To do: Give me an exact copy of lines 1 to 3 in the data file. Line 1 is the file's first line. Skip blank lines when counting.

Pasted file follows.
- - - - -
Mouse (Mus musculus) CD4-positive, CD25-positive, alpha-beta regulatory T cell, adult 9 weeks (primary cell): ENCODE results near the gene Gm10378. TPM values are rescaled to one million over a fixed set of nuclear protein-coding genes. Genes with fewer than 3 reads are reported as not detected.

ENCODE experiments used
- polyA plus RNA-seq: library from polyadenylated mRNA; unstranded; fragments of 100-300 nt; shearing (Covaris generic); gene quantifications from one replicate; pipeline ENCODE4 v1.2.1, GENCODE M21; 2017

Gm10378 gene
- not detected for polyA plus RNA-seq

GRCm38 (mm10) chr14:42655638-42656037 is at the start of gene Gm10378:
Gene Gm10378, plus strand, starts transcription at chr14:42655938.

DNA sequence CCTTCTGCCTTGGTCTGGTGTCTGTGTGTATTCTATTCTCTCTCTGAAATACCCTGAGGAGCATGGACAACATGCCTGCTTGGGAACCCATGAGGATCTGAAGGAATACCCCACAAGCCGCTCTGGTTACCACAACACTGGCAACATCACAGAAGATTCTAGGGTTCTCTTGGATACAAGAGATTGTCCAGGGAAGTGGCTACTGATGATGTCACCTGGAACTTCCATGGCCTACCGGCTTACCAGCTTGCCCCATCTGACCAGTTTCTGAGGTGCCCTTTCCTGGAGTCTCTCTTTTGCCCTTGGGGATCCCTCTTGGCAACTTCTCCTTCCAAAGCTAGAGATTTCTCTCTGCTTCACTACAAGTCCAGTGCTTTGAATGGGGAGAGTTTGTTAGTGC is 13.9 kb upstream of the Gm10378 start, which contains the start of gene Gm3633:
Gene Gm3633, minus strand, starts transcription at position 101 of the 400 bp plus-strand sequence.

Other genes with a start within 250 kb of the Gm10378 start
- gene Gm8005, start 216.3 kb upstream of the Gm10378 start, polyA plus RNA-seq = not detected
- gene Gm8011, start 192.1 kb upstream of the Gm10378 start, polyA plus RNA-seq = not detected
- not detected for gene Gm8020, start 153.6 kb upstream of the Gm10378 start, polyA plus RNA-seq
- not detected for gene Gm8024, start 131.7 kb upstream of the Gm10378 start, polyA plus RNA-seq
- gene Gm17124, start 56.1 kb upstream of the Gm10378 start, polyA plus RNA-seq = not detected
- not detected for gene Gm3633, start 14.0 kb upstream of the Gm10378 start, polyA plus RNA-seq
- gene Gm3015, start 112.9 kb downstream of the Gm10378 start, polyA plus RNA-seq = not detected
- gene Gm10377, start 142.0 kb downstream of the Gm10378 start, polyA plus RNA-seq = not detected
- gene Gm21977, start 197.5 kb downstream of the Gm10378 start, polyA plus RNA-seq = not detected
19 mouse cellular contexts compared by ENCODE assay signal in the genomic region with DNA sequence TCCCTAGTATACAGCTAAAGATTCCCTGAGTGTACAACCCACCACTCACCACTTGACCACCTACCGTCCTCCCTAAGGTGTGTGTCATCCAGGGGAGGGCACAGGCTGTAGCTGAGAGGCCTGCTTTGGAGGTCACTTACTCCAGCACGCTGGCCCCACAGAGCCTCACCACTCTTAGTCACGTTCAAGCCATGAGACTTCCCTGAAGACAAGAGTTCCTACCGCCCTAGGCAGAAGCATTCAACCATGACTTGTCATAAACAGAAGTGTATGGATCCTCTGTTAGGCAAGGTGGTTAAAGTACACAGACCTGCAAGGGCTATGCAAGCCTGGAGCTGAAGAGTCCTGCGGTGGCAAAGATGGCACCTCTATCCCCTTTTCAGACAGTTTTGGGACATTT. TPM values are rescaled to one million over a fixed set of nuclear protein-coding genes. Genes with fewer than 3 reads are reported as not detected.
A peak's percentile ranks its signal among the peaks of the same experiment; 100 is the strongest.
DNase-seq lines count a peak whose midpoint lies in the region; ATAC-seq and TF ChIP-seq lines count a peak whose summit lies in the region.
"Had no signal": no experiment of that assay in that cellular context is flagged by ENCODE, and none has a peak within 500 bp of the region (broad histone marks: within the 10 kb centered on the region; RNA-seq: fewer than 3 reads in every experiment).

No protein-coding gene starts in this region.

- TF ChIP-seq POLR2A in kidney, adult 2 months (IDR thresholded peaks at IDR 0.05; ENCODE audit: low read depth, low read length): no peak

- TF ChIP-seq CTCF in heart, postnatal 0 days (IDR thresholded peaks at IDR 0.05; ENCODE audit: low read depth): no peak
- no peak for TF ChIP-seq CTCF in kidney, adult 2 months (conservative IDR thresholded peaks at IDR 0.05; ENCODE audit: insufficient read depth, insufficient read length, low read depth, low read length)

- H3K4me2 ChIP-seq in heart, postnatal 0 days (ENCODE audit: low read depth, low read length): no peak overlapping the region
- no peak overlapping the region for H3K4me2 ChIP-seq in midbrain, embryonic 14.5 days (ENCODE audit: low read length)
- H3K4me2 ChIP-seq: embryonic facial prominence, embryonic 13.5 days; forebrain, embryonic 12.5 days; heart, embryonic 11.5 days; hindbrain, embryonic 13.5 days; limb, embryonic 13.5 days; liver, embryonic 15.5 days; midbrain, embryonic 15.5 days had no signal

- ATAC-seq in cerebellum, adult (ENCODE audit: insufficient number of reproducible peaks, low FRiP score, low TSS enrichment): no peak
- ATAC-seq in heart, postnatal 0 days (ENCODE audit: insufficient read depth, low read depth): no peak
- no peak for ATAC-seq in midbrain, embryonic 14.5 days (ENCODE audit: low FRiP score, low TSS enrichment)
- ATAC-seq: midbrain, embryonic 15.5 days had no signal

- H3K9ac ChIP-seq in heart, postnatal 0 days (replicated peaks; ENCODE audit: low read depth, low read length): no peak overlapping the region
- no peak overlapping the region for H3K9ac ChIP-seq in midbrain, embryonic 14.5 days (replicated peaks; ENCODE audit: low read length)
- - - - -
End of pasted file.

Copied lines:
Mouse (Mus musculus) CD4-positive, CD25-positive, alpha-beta regulatory T cell, adult 9 weeks (primary cell): ENCODE results near the gene Gm10378. TPM values are rescaled to one million over a fixed set of nuclear protein-coding genes. Genes with fewer than 3 reads are reported as not detected.

ENCODE experiments used
- polyA plus RNA-seq: library from polyadenylated mRNA; unstranded; fragments of 100-300 nt; shearing (Covaris generic); gene quantifications from one replicate; pipeline ENCODE4 v1.2.1, GENCODE M21; 2017